In this way, the activities and problems proposed by the teacher, as well as the actions and operations, must be designed with a particular objective so that the general objectives are achieved together. Knowing the particular and general objectives can serve as a regulating element of the process by allowing the teacher to guide its activity. Considering the system of activities, the designed problems and the results of the diagnosis, the teacher must work on the deficiencies that the students show for the assimilation of theorems. According to the analysis carried out regarding the resolution of problems, the strategies proposed for such a process are integrated by stages, which allow the teacher and the student to keep control to carry out pertinent actions and operations, favoring the achievement of the objectives in each stage. This work aims to promote the assimilation of theorems which will be approached for problem-solving. For this, it is important to assume a position on the strategy and the stages that are considered necessary to achieve this objective.
Cala, Buendía, and Herrera [30]; Campistrous and Rizo [31]; Campos [32]; Pérez and Ramírez [24]; Polya [33]; Santos-Trigo, Moreno-Armella, and Camacho-Machín [34]; Sigarreta and Laborde [28]; Silva, Rodríguez, and Santillan [27]; Schoenfeld [11,35]; Valle and Curotto [36], among others, have focused their works on the problem-solving process proposing different techniques and strategies, which refer to a pattern of decisions that must be taken into account to achieve the acquisition, retention, and use of information, which serves to achieve a certain objective when solving a problem. Based on the aforementioned investigations, the following problem-solving strategy will be implemented in this work:
• Action 1. Approach to the problem.
• Action 2. Deepening the problem.
• Action 3. Selection of a work path.
• Action 4. Application of the selected route.
• Action 5. Assessment.

## 3. Didactic Strategy to Favor the Assimilation of Theorems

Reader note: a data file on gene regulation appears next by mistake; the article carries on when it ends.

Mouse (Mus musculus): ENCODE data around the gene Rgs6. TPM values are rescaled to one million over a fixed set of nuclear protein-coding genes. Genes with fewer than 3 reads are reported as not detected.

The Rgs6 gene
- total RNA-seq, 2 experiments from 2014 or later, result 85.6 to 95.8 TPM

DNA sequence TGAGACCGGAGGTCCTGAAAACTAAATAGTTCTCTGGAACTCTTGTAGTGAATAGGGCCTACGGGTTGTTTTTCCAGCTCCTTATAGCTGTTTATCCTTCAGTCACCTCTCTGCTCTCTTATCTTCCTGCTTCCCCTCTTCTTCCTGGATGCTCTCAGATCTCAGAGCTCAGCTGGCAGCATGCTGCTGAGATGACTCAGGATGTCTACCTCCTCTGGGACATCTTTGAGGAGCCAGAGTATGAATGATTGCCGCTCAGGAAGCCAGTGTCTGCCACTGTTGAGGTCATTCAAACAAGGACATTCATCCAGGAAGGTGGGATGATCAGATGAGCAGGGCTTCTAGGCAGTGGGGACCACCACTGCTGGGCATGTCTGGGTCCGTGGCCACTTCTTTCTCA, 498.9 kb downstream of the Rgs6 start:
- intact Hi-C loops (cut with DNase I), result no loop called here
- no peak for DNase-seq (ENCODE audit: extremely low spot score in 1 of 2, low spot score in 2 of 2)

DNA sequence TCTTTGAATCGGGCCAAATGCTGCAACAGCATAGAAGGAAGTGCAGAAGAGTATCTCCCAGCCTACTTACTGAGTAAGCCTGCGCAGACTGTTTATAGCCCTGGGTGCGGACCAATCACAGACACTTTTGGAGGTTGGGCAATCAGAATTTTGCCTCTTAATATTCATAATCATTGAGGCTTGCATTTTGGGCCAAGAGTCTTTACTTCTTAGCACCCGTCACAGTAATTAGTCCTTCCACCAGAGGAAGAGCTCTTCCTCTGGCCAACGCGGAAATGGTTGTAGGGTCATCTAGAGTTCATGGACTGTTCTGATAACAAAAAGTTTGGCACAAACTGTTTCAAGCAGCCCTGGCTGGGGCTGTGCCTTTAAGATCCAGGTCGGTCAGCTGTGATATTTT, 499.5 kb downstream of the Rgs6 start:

The relationship between problem solving and Theorem Assimilation essentially lies in the fact that both typical situations of mathematics teaching require processes of search, representation, demonstration, and application, in order to reach the solution of a problem in the first case; and in the second case, through partial processes, seek a formulation and/or reformulation of the theorem and a possible proof. In addition, with both activities, the development of logical–mathematical thinking in students is favored. Here are some methodological guidelines to guide the assimilation process:
Diagnose the student’s preparation for the demands of the teaching–learning process, level of achievement, and potential associated with the learning content, intellectual, and evaluative development.
Orient the motivation towards the objective of the activity and maintain its constancy. Develop the need to learn and train into how to do it. Present the topic, subtopic, or class from the approach of a problem situation.
Organize and structure the teaching–learning process through a system of activities for the search and exploration of knowledge, taking into account the actions that the student must carry out in the different stages, which stimulates and encourages the development of thinking, cognitive independence, and habits.